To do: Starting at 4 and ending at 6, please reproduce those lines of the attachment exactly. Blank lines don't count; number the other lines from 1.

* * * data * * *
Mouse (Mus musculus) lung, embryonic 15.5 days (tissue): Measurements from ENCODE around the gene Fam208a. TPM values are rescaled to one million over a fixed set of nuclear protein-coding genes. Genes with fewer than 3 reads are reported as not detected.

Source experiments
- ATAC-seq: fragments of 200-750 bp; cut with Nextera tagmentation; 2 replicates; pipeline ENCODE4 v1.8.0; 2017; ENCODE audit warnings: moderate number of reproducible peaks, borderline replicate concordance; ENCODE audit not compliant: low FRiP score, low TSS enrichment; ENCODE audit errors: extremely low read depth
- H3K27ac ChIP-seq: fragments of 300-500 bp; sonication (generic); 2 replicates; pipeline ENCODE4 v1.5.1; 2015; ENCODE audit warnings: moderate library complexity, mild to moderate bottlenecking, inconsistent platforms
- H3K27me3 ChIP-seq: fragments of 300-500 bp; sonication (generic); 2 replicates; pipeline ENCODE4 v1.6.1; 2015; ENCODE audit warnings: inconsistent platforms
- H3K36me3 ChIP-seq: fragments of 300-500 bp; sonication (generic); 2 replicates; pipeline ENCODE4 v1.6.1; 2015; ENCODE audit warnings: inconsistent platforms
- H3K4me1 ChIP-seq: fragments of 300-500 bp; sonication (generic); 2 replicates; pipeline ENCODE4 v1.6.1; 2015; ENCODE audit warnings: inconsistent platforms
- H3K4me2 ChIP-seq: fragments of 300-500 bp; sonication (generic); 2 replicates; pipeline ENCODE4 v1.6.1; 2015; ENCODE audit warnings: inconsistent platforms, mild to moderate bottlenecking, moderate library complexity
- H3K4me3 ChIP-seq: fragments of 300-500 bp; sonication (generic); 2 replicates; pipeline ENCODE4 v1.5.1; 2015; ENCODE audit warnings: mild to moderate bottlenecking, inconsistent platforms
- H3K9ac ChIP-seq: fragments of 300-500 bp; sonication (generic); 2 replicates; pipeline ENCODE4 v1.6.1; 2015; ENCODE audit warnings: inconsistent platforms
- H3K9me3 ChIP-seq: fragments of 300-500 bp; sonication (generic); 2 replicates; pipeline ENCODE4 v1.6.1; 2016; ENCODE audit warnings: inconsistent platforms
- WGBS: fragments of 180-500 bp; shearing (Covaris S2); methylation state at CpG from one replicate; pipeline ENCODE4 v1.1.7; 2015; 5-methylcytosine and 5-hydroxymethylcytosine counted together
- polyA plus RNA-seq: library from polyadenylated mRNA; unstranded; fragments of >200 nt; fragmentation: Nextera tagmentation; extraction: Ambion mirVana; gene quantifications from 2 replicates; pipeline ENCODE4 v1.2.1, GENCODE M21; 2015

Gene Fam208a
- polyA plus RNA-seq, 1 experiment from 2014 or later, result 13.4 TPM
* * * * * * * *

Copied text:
- H3K27ac ChIP-seq: fragments of 300-500 bp; sonication (generic); 2 replicates; pipeline ENCODE4 v1.5.1; 2015; ENCODE audit warnings: moderate library complexity, mild to moderate bottlenecking, inconsistent platforms
- H3K27me3 ChIP-seq: fragments of 300-500 bp; sonication (generic); 2 replicates; pipeline ENCODE4 v1.6.1; 2015; ENCODE audit warnings: inconsistent platforms
- H3K36me3 ChIP-seq: fragments of 300-500 bp; sonication (generic); 2 replicates; pipeline ENCODE4 v1.6.1; 2015; ENCODE audit warnings: inconsistent platforms